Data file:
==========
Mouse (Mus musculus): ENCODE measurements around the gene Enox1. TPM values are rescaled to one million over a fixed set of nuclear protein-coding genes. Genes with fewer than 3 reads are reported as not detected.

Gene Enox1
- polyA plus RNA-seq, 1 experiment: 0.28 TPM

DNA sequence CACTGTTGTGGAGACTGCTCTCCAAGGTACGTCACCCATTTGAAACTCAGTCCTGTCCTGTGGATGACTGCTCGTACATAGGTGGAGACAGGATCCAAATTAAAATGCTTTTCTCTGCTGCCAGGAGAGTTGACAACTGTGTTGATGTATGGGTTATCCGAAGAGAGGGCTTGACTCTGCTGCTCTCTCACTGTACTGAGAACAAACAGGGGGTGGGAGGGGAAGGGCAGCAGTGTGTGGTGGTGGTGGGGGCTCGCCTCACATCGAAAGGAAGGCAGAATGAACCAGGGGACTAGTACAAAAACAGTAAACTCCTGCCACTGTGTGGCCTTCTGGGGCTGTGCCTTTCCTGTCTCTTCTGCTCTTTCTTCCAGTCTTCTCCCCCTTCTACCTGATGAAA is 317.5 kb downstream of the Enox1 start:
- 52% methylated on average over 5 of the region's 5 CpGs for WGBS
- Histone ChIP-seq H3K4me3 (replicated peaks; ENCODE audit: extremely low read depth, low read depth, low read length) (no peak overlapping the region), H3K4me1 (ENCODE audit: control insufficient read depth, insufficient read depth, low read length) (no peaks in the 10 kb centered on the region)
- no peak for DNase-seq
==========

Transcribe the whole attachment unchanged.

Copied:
Mouse (Mus musculus): ENCODE measurements around the gene Enox1. TPM values are rescaled to one million over a fixed set of nuclear protein-coding genes. Genes with fewer than 3 reads are reported as not detected.

Gene Enox1
- polyA plus RNA-seq, 1 experiment: 0.28 TPM

DNA sequence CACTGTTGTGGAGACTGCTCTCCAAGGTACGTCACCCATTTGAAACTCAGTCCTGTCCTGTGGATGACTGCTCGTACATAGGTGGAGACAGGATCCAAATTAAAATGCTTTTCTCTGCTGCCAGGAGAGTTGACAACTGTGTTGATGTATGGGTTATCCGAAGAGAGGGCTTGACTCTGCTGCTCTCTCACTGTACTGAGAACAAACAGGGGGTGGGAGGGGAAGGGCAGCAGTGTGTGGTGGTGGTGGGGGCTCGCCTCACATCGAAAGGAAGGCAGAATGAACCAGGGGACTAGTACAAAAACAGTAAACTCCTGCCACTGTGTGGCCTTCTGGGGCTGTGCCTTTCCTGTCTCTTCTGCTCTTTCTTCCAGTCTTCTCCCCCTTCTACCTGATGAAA is 317.5 kb downstream of the Enox1 start:
- 52% methylated on average over 5 of the region's 5 CpGs for WGBS
- Histone ChIP-seq H3K4me3 (replicated peaks; ENCODE audit: extremely low read depth, low read depth, low read length) (no peak overlapping the region), H3K4me1 (ENCODE audit: control insufficient read depth, insufficient read depth, low read length) (no peaks in the 10 kb centered on the region)
- no peak for DNase-seq